Early learning: key to life success

Solid Ground is joining the Children’s Alliance and other members of the Equity in Education Coalition in asking Washington State’s congressional delegation and the U.S. Departments of Education and Health and Human Services to incorporate the needs and strengths of Dual Language Learners into proposed high-quality early learning initiatives.

“Brains are like buildings – they start with a foundation. Birth through age five is a crucial time to give children the kinds of enriching experiences and environments they need to build a foundation for success – both in school and in life,” states the Early Learning Action Alliance, convened by the Children’s Alliance.

Congress is considering a state/national partnership that would expand access to high-quality early learning for kids ages birth through five.

“As our nation moves toward the promise of providing quality early learning for every child who needs it, we must ensure that programs are tailored to meet the needs of dual language learners who are the fastest-growing segment of young children,” stated Tony Lee, Solid Ground Advocacy Director.

iis-logoThe proposal would:

  • Provide high-quality preschool. A new state/federal partnership would invest $75 billion over 10 years to provide all four-year-olds living in families with low and moderate incomes access to high-quality preschool.
  • Grow the supply of effective early learning opportunities for young children. In the years before preschool, a new $1.4 billion Early Head Start/Child Care partnership would support communities with expanding the availability of Early Head Start and child care providers that can meet the highest standards of quality for infants and toddlers.
  • Extend and expand evidence-based, voluntary home visiting programs. Home visiting programs enhance children’s cognitive, language and learning skills, improve maternal and child health in the early years and leave long-lasting positive impacts on parenting skills. The proposal calls for $15 billion over 10 years for these important services.

Under the current proposal, in the first year alone, Washington is estimated to receive:

  • $61 million for participation in voluntary Preschool for All, helping serve 7,451 children from families with low and moderate incomes.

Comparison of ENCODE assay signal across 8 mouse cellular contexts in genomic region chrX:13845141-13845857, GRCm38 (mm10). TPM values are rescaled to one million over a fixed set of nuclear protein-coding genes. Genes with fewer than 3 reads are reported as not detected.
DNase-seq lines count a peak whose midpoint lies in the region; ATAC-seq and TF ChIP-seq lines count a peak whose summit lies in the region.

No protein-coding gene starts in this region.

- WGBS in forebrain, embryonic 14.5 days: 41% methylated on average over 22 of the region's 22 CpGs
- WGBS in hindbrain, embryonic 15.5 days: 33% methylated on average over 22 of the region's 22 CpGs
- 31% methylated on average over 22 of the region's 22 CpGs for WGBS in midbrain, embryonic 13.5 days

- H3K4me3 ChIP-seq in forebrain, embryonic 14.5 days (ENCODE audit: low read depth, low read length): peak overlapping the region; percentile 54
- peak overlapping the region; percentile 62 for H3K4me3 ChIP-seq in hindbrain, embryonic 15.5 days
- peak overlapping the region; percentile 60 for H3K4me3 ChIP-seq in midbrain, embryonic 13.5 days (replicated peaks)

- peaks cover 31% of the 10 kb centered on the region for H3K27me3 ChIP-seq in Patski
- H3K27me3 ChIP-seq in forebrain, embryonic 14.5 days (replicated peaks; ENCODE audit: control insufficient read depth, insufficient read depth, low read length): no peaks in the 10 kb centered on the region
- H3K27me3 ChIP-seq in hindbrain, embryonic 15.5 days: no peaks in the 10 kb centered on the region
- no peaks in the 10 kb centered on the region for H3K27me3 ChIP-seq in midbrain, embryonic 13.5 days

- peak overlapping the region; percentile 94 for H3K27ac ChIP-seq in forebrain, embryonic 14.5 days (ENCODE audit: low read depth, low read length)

• $8 million for evidence-based voluntary home visiting Early Head Start/Child Care partnerships that would help provide 18,723 children ages 0-3 with high-quality early care and education.

Watch this Early Learning Matters: Invest in Us video for more information.

As the proposal moves forward, Solid Ground is proud to stand with the Children’s Alliance and these partners in our community:

Community members are urged to contact their Members of Congress and urge them to support strong investment in early learning. For more information, or to get involved, contact Melissa Bailey at the Children’s Alliance: Melissa@childrensalliance.org.

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Tough talk on how children succeed

Nicole Brodeur to host Tough talk on how children succeed at Solid Ground’s 13th Annual Building Community Luncheon, April 5

Paul Tough, best-selling author

Paul Tough, best-selling author

For nearly 40 years, Solid Ground has grappled with how to effectively end poverty for families and individuals. How do people build the foundation they need so that they and their children can thrive?

On April 5, 2013, we are bringing best-selling author Paul Tough to our Building Community Luncheon to help us find out. (Noon – 1:30 pm at the Westin Hotel, 1900 5th Ave. Guests asked to give a suggested minimum donation of $150.)

“Paul Tough has scoured the science and met the people who are challenging what we thought we knew about childhood and success,” said author Charles Duhigg. “And now he has written the instruction manual. Every parent should read this book – and every policymaker, too.”

To that we add: Every social change agent should read it – and hear from Paul Tough as well!

Tough’s How Children Succeed picks up where his look at Geoffrey Canada and the Harlem Children’s Zone left off. In it, he presents cutting edge research from neuroscientists and psychologists about the challenges that most significantly impact young children, especially those growing up in poverty. Educators weigh in on some of the most promising school- and community-based interventions.